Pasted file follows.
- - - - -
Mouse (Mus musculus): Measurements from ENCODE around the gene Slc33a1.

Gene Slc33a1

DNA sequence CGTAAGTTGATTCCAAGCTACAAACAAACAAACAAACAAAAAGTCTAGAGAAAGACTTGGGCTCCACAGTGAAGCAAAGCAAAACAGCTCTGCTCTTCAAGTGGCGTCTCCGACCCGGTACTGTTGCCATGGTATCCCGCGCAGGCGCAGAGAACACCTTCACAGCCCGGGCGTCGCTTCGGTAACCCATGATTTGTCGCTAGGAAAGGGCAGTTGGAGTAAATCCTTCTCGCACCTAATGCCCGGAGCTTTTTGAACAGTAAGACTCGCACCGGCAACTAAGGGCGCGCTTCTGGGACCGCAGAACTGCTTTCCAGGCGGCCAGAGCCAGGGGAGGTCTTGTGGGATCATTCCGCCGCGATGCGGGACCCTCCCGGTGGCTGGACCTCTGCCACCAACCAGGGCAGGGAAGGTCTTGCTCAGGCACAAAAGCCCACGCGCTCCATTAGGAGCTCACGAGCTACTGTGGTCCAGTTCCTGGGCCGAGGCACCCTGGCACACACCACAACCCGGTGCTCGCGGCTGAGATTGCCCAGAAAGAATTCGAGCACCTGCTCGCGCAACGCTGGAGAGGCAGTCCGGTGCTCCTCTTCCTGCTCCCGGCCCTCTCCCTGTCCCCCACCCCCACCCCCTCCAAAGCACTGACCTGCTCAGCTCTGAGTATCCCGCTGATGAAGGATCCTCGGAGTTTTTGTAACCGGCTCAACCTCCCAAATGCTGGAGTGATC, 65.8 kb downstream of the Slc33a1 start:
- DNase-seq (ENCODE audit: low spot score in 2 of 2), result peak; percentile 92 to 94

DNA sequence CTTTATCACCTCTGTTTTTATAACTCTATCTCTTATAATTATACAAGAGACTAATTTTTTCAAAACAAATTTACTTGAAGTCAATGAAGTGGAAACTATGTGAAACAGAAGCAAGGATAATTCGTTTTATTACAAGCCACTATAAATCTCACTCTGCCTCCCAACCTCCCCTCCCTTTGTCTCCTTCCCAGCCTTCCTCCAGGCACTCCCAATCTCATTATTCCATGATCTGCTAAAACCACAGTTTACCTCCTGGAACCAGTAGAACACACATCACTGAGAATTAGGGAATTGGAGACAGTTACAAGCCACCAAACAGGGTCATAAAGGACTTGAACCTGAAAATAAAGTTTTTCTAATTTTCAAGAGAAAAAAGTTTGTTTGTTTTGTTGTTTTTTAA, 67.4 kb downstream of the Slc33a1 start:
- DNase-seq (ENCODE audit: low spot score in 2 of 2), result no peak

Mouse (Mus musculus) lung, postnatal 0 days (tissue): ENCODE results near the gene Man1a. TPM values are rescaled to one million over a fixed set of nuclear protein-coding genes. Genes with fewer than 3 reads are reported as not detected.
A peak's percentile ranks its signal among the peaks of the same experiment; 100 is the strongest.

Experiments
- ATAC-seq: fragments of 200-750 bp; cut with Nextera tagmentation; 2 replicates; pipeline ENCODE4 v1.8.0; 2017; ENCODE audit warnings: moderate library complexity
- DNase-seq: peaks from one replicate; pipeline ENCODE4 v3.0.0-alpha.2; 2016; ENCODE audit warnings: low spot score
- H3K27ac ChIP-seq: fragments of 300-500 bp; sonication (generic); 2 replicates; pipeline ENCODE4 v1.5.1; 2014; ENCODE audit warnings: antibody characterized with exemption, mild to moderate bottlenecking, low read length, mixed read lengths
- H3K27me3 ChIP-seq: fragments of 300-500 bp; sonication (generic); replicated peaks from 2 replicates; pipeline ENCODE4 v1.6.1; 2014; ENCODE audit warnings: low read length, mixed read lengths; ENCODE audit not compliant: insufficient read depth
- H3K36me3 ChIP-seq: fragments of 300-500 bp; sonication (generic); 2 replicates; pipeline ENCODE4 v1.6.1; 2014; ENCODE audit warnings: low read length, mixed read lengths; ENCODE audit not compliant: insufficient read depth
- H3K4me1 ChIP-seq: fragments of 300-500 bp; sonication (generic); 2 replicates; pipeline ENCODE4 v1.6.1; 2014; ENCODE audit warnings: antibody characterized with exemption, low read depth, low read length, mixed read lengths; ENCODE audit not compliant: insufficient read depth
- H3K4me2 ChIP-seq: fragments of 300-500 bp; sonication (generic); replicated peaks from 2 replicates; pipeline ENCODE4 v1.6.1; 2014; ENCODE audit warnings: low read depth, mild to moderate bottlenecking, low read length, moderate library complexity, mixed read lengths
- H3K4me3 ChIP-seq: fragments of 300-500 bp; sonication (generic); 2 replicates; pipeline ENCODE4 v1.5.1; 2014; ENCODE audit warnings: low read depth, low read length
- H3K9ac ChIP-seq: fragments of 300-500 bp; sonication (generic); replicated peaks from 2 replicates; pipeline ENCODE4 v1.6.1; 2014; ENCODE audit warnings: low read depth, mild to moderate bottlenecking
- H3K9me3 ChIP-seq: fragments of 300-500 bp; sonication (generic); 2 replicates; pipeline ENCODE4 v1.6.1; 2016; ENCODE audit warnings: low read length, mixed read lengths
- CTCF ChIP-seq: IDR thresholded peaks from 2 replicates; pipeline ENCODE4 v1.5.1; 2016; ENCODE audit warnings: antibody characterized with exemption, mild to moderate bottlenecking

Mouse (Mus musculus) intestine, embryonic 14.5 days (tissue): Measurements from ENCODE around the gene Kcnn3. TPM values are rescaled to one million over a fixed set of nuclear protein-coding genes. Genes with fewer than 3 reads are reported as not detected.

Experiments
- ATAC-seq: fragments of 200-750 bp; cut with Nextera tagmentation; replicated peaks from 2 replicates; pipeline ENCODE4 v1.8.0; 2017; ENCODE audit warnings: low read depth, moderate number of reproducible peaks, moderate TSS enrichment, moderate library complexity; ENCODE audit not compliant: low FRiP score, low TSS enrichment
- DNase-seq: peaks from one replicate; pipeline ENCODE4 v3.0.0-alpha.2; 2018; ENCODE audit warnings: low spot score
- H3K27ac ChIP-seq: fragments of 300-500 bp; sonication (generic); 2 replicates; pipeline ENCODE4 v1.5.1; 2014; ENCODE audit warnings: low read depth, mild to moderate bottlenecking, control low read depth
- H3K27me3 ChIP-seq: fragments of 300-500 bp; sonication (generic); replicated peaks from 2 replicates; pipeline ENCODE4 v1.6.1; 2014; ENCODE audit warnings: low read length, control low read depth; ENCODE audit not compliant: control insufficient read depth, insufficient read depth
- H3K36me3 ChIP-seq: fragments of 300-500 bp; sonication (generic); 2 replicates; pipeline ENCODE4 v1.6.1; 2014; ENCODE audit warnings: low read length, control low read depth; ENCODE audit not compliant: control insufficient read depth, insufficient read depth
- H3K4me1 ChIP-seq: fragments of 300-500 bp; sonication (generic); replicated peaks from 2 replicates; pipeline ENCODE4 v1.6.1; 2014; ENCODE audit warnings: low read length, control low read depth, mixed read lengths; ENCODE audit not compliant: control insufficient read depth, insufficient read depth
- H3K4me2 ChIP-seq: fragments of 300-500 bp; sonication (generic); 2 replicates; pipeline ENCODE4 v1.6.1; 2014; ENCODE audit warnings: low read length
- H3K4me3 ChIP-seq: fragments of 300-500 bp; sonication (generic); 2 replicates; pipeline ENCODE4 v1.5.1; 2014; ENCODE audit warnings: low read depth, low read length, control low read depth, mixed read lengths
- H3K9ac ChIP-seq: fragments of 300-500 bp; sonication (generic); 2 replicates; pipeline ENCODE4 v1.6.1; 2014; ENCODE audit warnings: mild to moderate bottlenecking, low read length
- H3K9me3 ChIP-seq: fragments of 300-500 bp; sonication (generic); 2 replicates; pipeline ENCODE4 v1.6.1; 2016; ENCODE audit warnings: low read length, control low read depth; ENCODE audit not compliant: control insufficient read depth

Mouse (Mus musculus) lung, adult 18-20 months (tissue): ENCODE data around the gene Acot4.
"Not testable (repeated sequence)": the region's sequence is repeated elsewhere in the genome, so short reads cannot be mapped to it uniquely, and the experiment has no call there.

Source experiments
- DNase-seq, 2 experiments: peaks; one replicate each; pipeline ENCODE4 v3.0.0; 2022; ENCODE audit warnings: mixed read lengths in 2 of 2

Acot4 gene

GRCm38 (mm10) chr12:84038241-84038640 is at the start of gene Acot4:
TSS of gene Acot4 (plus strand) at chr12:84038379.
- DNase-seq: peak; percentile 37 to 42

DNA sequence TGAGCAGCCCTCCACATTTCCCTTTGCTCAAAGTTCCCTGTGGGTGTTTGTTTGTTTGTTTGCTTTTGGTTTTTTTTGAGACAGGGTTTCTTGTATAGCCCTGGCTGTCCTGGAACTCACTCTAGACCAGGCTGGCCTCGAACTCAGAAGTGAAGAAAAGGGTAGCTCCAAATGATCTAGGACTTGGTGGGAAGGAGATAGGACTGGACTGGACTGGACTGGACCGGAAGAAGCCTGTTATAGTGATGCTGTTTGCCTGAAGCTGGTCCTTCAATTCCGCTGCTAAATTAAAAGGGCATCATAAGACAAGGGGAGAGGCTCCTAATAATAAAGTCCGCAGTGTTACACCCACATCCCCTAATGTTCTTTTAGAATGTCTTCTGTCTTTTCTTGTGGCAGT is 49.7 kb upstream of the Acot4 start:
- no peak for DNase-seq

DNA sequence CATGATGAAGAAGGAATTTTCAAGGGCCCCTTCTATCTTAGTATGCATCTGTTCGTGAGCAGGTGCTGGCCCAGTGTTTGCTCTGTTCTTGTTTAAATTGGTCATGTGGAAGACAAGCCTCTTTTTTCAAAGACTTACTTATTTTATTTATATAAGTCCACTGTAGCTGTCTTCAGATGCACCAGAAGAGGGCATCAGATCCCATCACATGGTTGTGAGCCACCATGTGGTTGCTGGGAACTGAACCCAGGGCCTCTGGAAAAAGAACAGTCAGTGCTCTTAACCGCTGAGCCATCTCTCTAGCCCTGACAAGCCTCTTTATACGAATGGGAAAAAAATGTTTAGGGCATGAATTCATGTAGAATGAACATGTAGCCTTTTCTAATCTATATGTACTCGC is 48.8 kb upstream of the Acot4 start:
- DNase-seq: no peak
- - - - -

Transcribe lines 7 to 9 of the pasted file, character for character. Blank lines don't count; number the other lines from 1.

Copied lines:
Mouse (Mus musculus) lung, postnatal 0 days (tissue): ENCODE results near the gene Man1a. TPM values are rescaled to one million over a fixed set of nuclear protein-coding genes. Genes with fewer than 3 reads are reported as not detected.
A peak's percentile ranks its signal among the peaks of the same experiment; 100 is the strongest.

Experiments